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If you don’t know what a tie rod is or its role in steering your car, don’t worry — you’re not alone. Unlike other well-known components requiring maintenance, tie rods are part of an obscure network of parts working together to keep you safely in control of your car. However, you should know what it is, its role in your car, the signs and risks of driving with a damaged tie rod, and expected replacement costs. 

What is a tie rod, and what does it do?

Car tie rod maintenance and replacement
Car suspension and steering | Encyclopaedia Britannica/UIG Via Getty Images

Your car’s tie rod is the final link for steering your car, with one attached to the steering knuckle of each front wheel. However, it’s a rather generic term for an assembly of parts, including inner and outer tie rod ends that thread into each end of a spreader bar to adjust the distance between them. This adjustability allows technicians to fine-tune the vehicle’s “tow in,” the amount that the front of the tires is closer together than the rear of the front tires. 

Each tie rod end uses a ball joint, much like a ball-and-socket joint, to allow enough flexibility. The socket section threads into the tie rod, whereas the ball portion has a tapered protrusion with threads at the end. The tapered section mates to a matching internal taper within its mating part, while the threaded portion accepts a castellated nut and cotter pin to hold it tight.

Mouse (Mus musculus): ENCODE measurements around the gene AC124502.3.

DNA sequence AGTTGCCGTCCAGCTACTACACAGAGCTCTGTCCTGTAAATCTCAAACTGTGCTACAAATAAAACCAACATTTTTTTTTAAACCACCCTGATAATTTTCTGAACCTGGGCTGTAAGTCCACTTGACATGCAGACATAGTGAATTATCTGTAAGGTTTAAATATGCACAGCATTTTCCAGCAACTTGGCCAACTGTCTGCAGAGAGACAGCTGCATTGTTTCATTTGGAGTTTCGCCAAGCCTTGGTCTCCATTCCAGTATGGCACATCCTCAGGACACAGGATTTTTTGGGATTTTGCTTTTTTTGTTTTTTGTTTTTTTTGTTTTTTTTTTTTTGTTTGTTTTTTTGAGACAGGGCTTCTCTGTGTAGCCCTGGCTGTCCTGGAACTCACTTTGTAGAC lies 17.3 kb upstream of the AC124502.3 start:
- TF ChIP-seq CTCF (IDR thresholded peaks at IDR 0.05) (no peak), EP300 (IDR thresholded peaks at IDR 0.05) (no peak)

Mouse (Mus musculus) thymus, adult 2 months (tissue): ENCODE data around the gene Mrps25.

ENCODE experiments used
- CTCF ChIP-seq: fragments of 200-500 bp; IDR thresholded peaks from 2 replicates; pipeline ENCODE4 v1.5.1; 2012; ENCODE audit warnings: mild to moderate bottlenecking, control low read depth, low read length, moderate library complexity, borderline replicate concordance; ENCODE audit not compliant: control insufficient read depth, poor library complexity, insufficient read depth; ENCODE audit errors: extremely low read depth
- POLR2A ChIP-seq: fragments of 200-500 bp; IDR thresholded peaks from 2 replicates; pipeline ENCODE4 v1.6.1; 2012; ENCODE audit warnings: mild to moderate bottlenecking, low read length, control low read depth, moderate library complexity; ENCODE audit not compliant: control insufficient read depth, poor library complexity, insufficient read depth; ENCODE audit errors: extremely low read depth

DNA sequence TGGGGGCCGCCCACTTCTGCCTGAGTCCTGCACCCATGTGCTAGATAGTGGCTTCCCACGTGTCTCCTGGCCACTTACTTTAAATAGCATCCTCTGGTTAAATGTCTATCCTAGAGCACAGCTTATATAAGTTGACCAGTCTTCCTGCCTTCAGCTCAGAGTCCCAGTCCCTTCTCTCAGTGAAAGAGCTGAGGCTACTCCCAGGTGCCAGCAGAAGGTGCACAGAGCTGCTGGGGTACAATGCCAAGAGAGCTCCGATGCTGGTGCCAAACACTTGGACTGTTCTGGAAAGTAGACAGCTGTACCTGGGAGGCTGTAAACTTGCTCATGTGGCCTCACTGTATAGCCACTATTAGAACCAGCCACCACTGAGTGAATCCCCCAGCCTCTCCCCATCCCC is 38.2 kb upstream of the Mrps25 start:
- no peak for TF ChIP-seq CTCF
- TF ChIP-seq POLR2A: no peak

What other car parts make up the steering?

The following components make up a typical car’s steering system:

  • Steering wheel and attached column
  • Steering gearbox with or without a power steering pump and fluid reservoir
  • Pitman arm
  • Drag link
  • Idler arm
  • Tie rod (left and right)
  • Steering knuckle (left and right)

The gearbox attaches to the bottom of the steering column, while the pitman arm bolts to the bottom of the gearbox. The drag ling spans the distance between the Pitman arm on the driver’s side and the idler arm bolted to the passenger side frame. The tie rods mate to the drag link on one end and the hub’s steering knuckle on the other. 

Rack and pinion steering works differently and contains fewer parts. However, most applications still use tie rods with inner and outer ends. 

Is it safe to drive with damaged tie rods?

Driving with damaged parts increases the risk of complete steering loss. The following warning signs could indicate your vehicle needs attention:

  • Difficulty keeping your car going in a straight line or “play” in your steering wheel. 
  • Tire wear on one edge or the other. Other alignment issues cause the same symptoms, but a professional inspection is essential for car safety. 
  • Popping, clicking, or loud thuds from the front of the car when turning. 

Repair Smith says replacing a tie rod costs about $185 to $305. However, many variables exist, such as geographic location, your car model, and the type of steering system. In addition, your car might need only the outer or inner tie rod end, but it might also need other parts. 

The parts could cost as little as $40, and it’s a moderate DIY project. However, if you decide to diagnose and DIY the issue, you should visit an alignment shop immediately after completing the work. 


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